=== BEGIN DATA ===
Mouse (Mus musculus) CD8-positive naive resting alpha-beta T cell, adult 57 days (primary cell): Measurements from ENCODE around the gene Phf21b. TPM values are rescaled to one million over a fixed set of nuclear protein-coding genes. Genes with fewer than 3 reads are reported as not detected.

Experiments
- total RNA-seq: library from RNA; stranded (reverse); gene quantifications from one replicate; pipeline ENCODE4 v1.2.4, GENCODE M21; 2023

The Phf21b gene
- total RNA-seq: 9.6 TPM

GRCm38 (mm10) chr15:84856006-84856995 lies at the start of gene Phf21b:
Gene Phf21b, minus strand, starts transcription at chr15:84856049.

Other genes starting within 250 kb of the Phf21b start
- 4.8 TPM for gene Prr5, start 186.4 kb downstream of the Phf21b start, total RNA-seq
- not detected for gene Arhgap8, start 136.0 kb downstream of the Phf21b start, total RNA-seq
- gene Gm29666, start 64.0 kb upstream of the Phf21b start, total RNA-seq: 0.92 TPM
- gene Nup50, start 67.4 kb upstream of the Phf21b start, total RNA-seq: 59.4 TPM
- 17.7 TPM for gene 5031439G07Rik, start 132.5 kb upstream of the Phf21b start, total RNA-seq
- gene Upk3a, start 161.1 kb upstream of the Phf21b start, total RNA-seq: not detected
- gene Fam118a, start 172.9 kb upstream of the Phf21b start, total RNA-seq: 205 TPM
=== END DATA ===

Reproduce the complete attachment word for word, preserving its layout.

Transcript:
Mouse (Mus musculus) CD8-positive naive resting alpha-beta T cell, adult 57 days (primary cell): Measurements from ENCODE around the gene Phf21b. TPM values are rescaled to one million over a fixed set of nuclear protein-coding genes. Genes with fewer than 3 reads are reported as not detected.

Experiments
- total RNA-seq: library from RNA; stranded (reverse); gene quantifications from one replicate; pipeline ENCODE4 v1.2.4, GENCODE M21; 2023

The Phf21b gene
- total RNA-seq: 9.6 TPM

GRCm38 (mm10) chr15:84856006-84856995 lies at the start of gene Phf21b:
Gene Phf21b, minus strand, starts transcription at chr15:84856049.

Other genes starting within 250 kb of the Phf21b start
- 4.8 TPM for gene Prr5, start 186.4 kb downstream of the Phf21b start, total RNA-seq
- not detected for gene Arhgap8, start 136.0 kb downstream of the Phf21b start, total RNA-seq
- gene Gm29666, start 64.0 kb upstream of the Phf21b start, total RNA-seq: 0.92 TPM
- gene Nup50, start 67.4 kb upstream of the Phf21b start, total RNA-seq: 59.4 TPM
- 17.7 TPM for gene 5031439G07Rik, start 132.5 kb upstream of the Phf21b start, total RNA-seq
- gene Upk3a, start 161.1 kb upstream of the Phf21b start, total RNA-seq: not detected
- gene Fam118a, start 172.9 kb upstream of the Phf21b start, total RNA-seq: 205 TPM